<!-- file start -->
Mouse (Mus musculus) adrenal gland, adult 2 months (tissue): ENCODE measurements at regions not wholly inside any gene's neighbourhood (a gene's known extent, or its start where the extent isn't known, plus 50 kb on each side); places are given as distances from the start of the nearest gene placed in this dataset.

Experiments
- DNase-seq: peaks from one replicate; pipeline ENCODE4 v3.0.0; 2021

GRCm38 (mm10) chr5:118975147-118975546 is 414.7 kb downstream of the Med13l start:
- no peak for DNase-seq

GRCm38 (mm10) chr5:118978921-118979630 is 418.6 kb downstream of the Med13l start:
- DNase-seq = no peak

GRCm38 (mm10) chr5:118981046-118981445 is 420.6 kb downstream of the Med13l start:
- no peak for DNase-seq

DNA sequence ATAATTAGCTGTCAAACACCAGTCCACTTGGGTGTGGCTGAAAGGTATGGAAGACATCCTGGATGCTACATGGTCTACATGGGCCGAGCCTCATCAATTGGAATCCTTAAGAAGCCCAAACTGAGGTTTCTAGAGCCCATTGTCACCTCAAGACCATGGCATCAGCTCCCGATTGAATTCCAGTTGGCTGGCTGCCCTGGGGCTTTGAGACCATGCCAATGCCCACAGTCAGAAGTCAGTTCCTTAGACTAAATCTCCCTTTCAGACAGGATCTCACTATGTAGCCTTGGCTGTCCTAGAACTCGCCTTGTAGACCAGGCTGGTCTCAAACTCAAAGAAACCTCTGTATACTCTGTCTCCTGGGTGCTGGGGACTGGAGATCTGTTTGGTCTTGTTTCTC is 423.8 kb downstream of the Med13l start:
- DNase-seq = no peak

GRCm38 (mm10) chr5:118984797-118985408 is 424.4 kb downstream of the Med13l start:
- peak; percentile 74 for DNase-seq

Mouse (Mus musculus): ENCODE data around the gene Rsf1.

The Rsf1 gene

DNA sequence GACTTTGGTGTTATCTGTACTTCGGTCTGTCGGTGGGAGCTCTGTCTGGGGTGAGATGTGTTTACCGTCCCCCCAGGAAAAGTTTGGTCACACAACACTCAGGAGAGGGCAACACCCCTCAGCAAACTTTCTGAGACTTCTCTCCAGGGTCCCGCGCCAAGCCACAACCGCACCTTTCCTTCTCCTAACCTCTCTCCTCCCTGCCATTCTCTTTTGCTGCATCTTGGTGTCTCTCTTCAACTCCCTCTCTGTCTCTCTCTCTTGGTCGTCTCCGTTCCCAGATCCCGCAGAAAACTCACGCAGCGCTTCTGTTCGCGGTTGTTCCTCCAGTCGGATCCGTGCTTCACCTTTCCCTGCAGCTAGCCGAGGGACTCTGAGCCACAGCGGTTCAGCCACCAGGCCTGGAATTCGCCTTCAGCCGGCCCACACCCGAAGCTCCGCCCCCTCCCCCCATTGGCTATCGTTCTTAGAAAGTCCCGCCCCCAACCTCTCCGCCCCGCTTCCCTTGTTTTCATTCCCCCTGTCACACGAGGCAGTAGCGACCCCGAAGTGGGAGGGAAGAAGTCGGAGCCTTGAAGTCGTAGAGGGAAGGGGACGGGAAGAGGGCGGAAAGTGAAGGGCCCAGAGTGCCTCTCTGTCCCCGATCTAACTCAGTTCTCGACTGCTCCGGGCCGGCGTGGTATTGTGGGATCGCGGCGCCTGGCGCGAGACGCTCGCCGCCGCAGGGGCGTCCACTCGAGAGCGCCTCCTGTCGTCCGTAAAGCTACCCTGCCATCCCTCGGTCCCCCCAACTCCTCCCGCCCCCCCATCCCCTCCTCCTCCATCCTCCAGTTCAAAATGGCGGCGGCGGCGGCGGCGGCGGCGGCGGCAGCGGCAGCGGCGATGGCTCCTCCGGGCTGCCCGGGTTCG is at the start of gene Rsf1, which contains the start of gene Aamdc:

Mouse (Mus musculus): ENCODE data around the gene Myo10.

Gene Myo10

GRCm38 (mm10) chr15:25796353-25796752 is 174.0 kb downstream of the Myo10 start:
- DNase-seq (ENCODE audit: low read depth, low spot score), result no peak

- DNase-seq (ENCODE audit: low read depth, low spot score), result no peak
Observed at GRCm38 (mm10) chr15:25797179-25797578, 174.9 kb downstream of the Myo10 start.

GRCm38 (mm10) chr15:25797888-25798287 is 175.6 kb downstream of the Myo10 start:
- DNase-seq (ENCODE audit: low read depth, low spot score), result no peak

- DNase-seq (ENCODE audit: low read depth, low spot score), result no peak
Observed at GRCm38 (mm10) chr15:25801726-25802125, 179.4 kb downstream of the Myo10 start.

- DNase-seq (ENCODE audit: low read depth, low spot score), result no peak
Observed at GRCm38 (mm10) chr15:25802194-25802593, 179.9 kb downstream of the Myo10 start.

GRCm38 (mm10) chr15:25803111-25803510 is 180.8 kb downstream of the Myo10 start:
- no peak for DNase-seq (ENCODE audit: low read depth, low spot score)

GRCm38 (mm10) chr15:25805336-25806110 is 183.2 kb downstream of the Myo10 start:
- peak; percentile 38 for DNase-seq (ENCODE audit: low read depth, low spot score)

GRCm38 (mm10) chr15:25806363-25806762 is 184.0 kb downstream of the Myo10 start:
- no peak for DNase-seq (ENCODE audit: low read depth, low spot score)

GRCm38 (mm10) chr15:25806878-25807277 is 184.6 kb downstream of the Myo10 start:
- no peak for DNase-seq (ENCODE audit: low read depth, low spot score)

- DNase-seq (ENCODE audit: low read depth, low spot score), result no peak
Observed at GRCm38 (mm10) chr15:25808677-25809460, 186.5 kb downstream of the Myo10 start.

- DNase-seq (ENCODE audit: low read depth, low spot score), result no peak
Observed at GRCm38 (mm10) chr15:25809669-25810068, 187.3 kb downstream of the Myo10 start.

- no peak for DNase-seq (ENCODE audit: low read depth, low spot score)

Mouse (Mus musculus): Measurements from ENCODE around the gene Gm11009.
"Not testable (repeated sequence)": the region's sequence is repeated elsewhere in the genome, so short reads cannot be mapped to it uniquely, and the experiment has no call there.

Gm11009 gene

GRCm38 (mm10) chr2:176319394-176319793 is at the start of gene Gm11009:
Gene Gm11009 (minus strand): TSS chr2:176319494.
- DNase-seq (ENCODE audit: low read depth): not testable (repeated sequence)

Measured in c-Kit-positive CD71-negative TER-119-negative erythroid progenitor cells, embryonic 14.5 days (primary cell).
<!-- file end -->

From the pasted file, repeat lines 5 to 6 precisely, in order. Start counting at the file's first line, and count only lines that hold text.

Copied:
- no peak for DNase-seq

GRCm38 (mm10) chr5:118978921-118979630 is 418.6 kb downstream of the Med13l start: